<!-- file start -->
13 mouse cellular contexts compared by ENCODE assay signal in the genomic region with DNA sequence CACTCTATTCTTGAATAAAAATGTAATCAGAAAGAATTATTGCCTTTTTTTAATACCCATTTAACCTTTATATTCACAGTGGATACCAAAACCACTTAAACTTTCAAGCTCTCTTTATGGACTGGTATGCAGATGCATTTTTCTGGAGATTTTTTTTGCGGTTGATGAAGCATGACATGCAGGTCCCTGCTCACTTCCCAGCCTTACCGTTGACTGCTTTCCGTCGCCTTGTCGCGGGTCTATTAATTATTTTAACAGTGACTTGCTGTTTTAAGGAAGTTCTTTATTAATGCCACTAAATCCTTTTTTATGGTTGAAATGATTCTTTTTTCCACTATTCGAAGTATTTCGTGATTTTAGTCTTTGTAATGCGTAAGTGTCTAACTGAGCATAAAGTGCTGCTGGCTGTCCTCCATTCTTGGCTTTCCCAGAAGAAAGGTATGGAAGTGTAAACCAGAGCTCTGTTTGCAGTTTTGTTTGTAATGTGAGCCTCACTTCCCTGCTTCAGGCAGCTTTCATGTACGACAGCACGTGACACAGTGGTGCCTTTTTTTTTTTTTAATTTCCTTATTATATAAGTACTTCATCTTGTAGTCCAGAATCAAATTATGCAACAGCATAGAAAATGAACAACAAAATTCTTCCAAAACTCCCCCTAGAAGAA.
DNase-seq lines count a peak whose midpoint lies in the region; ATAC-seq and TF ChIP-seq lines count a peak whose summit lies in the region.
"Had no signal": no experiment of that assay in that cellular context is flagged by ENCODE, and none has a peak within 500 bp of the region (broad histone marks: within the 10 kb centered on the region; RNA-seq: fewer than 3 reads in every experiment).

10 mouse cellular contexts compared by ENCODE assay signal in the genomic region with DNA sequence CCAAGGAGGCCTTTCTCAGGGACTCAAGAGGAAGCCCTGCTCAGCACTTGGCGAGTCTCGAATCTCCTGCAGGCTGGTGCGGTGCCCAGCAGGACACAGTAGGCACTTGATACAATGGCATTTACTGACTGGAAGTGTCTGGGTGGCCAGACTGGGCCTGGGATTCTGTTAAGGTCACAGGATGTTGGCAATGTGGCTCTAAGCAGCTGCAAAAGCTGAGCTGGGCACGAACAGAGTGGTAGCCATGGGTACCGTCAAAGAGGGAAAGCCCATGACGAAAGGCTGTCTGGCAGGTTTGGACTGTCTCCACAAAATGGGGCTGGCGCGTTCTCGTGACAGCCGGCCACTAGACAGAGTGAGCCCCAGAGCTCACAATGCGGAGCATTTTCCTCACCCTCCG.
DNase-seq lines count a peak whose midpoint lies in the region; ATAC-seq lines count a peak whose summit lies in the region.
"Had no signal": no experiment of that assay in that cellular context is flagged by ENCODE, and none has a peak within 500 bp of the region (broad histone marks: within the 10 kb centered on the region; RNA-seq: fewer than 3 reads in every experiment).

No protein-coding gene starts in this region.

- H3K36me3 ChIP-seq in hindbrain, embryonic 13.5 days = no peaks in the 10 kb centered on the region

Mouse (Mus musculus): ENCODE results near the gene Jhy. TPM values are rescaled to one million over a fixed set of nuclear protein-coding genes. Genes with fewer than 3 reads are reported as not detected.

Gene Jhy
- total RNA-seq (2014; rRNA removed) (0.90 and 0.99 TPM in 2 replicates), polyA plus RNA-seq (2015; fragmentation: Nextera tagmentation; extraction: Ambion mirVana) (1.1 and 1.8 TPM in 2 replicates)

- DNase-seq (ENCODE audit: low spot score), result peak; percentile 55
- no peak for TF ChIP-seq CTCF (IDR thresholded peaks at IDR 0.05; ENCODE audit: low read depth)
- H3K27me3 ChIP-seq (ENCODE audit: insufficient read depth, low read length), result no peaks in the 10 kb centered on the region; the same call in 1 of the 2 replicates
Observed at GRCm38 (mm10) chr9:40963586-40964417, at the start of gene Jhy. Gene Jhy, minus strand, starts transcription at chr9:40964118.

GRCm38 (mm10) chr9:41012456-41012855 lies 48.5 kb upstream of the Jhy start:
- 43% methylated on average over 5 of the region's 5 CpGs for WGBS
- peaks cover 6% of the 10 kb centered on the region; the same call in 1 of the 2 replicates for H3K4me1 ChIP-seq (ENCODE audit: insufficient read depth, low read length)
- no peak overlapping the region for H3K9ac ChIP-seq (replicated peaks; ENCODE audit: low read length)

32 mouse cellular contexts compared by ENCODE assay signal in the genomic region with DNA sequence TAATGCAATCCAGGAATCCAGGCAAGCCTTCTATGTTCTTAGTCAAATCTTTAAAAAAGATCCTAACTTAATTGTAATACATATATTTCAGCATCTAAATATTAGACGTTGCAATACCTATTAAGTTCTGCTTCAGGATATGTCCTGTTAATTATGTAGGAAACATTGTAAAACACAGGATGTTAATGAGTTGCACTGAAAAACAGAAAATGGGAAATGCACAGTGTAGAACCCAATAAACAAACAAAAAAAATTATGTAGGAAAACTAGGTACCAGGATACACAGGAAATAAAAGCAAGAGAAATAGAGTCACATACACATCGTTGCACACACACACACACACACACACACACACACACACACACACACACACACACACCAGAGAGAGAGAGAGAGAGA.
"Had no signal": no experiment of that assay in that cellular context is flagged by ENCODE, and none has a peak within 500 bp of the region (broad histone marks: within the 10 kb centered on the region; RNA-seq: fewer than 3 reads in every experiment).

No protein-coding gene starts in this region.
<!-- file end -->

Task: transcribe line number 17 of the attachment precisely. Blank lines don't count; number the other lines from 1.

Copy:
- 43% methylated on average over 5 of the region's 5 CpGs for WGBS